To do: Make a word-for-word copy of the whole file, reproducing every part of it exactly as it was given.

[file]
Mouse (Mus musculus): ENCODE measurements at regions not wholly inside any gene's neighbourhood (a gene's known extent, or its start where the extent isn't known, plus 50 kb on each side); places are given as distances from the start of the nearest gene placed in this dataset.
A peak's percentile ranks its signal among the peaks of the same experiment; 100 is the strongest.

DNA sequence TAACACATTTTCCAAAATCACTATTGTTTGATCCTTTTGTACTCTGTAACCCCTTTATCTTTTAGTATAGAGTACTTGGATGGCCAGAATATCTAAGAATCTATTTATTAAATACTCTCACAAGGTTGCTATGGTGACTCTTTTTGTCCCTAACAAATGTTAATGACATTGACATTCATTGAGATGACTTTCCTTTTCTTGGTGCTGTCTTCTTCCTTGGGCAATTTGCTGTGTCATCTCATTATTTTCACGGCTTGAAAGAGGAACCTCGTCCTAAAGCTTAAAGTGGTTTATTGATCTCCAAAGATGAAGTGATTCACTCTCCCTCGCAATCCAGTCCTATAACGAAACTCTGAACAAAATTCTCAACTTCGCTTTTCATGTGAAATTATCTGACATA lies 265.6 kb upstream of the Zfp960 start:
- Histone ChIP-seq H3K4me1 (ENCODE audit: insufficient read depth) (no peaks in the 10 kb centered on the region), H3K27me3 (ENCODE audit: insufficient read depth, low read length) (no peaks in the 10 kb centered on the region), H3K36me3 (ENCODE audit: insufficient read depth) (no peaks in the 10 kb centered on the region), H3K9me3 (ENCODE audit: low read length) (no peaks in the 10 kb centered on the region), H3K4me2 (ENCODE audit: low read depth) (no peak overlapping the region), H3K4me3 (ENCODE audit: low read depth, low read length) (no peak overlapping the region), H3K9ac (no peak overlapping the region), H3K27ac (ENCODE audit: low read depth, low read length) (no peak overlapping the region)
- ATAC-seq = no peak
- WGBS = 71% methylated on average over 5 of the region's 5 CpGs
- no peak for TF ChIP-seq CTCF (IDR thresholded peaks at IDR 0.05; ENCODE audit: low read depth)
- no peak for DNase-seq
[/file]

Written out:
Mouse (Mus musculus): ENCODE measurements at regions not wholly inside any gene's neighbourhood (a gene's known extent, or its start where the extent isn't known, plus 50 kb on each side); places are given as distances from the start of the nearest gene placed in this dataset.
A peak's percentile ranks its signal among the peaks of the same experiment; 100 is the strongest.

DNA sequence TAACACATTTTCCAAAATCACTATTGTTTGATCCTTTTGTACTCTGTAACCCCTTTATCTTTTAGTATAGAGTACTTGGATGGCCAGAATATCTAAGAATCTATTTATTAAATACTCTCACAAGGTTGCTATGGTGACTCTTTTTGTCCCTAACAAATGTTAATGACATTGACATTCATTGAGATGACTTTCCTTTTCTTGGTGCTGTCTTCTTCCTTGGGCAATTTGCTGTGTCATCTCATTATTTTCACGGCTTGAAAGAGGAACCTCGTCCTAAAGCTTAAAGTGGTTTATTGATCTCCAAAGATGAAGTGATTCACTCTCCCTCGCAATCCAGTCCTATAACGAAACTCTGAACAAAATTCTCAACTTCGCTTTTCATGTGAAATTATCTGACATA lies 265.6 kb upstream of the Zfp960 start:
- Histone ChIP-seq H3K4me1 (ENCODE audit: insufficient read depth) (no peaks in the 10 kb centered on the region), H3K27me3 (ENCODE audit: insufficient read depth, low read length) (no peaks in the 10 kb centered on the region), H3K36me3 (ENCODE audit: insufficient read depth) (no peaks in the 10 kb centered on the region), H3K9me3 (ENCODE audit: low read length) (no peaks in the 10 kb centered on the region), H3K4me2 (ENCODE audit: low read depth) (no peak overlapping the region), H3K4me3 (ENCODE audit: low read depth, low read length) (no peak overlapping the region), H3K9ac (no peak overlapping the region), H3K27ac (ENCODE audit: low read depth, low read length) (no peak overlapping the region)
- ATAC-seq = no peak
- WGBS = 71% methylated on average over 5 of the region's 5 CpGs
- no peak for TF ChIP-seq CTCF (IDR thresholded peaks at IDR 0.05; ENCODE audit: low read depth)
- no peak for DNase-seq